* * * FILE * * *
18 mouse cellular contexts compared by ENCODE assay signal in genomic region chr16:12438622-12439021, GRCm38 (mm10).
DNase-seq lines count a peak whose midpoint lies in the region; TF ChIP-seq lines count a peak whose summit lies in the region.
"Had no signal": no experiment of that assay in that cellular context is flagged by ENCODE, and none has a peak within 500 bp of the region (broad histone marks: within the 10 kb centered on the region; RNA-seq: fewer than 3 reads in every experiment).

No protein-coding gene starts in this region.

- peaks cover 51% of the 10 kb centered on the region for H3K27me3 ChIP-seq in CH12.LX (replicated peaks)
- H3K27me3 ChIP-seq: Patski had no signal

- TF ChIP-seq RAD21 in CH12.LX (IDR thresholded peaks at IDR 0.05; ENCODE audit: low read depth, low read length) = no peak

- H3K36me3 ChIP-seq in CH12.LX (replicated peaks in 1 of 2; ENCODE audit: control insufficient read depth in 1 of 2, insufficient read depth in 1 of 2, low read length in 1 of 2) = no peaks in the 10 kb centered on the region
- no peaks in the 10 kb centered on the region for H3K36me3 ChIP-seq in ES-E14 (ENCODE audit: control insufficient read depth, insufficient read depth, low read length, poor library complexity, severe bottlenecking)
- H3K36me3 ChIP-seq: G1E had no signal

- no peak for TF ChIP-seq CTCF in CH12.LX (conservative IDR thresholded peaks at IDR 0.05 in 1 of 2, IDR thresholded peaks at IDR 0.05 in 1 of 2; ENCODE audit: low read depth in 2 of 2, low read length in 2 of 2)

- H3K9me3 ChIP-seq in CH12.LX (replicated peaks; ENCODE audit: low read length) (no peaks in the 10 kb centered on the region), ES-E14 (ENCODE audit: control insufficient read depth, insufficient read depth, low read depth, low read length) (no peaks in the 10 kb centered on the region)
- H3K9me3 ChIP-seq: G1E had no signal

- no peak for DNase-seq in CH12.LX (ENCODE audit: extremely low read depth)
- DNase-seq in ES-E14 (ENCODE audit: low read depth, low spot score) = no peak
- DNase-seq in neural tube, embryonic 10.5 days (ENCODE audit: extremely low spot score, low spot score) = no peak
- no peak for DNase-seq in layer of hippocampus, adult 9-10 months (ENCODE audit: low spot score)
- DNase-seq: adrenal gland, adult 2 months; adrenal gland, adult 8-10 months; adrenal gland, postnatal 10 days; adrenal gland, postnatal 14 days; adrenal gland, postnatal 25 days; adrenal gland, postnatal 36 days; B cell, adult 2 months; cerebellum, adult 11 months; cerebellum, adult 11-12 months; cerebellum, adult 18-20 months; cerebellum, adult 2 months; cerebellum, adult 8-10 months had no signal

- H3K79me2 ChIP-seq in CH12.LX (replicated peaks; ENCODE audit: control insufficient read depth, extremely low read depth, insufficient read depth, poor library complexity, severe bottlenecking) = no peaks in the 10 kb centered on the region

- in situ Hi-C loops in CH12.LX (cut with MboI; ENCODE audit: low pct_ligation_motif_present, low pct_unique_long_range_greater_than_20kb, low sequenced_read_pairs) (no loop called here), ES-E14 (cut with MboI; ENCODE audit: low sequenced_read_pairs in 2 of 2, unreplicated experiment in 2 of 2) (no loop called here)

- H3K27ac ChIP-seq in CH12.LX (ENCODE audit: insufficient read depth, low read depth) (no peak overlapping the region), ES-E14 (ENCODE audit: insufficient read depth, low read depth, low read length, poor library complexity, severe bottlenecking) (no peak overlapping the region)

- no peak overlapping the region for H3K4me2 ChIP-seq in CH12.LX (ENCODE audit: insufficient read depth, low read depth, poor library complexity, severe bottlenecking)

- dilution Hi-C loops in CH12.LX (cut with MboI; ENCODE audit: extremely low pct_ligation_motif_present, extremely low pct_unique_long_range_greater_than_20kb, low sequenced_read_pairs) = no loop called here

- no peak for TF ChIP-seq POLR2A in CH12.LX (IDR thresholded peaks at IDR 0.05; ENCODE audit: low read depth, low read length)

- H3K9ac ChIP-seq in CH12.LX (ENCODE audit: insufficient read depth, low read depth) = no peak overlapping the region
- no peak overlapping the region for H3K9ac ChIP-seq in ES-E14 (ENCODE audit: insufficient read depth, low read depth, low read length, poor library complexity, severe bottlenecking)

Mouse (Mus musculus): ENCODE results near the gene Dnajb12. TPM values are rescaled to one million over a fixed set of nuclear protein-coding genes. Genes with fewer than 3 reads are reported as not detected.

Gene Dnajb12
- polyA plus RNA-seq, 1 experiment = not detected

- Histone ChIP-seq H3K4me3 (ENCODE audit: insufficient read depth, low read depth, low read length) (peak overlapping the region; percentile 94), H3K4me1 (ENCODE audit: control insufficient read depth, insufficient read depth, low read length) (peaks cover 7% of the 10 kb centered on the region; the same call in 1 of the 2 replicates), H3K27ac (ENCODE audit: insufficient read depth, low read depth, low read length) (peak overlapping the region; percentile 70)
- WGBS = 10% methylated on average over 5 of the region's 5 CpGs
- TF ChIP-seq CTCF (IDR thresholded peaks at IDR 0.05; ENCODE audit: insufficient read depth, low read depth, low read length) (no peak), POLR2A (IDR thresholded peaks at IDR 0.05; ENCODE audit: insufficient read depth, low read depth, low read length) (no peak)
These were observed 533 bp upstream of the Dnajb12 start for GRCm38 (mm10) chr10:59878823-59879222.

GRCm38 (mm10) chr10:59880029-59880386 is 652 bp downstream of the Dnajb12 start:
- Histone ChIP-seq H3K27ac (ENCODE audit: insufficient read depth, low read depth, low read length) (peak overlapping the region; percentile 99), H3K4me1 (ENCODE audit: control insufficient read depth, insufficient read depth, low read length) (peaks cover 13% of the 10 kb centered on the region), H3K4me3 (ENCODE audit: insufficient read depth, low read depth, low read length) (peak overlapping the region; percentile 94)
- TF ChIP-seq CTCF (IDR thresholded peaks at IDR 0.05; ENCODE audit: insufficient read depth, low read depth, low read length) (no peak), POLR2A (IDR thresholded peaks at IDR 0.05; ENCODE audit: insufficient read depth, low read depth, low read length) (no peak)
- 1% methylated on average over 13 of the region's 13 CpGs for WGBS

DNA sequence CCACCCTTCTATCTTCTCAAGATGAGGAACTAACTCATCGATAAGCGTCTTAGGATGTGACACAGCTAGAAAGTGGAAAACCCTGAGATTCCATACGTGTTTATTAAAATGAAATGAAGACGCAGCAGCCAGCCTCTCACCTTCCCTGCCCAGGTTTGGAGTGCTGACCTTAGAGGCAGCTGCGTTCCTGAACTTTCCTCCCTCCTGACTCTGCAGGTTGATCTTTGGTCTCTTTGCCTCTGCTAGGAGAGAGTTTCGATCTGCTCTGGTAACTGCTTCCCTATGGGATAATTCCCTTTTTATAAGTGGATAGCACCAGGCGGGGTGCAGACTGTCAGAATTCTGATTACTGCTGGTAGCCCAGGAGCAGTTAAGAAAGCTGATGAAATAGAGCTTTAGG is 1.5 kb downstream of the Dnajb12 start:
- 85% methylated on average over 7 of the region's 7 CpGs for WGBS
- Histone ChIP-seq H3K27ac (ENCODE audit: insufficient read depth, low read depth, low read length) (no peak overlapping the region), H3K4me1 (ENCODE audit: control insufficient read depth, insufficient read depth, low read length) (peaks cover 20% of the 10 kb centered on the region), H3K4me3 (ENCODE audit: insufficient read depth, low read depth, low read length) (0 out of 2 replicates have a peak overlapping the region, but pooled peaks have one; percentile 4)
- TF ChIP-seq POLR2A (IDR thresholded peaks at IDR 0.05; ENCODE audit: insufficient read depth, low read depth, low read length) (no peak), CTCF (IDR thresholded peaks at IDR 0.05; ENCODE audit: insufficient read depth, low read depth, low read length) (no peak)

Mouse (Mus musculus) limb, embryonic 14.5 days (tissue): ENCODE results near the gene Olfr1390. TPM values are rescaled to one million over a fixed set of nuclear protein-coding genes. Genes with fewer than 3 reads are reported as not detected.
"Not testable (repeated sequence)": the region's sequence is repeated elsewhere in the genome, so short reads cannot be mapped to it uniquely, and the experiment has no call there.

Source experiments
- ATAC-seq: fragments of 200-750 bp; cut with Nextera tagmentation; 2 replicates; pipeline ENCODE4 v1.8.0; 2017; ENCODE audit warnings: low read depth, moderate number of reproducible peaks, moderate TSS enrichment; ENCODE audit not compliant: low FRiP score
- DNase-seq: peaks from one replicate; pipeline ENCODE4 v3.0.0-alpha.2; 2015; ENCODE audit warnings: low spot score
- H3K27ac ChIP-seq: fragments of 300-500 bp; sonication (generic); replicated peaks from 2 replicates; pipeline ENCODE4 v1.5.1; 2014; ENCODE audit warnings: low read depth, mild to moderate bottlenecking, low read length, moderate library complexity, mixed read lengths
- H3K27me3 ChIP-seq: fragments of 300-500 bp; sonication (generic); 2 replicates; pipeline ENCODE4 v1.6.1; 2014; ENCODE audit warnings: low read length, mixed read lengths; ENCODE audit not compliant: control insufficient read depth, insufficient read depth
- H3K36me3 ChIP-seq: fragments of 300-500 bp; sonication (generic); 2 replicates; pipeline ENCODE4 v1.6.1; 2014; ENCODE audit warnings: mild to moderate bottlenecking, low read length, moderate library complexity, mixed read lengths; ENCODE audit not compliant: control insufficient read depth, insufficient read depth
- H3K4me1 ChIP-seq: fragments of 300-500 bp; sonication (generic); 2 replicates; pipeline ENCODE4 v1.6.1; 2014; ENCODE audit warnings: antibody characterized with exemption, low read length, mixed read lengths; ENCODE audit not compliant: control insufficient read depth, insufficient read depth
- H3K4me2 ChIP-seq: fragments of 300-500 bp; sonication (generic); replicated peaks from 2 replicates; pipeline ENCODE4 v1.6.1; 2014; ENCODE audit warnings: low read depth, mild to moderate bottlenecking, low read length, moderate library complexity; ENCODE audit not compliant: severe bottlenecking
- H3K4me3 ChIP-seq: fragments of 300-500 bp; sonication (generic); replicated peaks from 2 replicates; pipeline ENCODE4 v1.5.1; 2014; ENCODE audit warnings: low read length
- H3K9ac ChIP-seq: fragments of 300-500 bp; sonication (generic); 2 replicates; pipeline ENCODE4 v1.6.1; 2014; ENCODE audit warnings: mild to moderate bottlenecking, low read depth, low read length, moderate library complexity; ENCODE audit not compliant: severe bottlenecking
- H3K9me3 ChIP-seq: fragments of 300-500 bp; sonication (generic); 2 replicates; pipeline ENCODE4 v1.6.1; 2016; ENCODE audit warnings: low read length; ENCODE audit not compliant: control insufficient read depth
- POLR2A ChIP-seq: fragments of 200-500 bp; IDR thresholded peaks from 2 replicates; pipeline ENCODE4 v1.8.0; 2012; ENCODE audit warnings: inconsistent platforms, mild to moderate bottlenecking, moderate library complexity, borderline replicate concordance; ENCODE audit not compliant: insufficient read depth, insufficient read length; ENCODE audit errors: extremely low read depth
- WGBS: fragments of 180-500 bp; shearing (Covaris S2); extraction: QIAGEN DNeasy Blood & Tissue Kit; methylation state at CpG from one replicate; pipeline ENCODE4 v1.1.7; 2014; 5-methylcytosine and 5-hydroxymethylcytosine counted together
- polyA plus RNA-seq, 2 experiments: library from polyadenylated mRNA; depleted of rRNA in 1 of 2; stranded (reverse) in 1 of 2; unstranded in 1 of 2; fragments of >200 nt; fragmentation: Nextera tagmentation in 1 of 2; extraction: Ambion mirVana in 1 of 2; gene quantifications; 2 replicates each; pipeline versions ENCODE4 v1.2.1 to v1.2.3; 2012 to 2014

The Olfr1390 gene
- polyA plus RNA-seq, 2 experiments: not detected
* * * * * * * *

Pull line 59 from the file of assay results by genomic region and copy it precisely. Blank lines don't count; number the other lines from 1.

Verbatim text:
- polyA plus RNA-seq, 2 experiments: not detected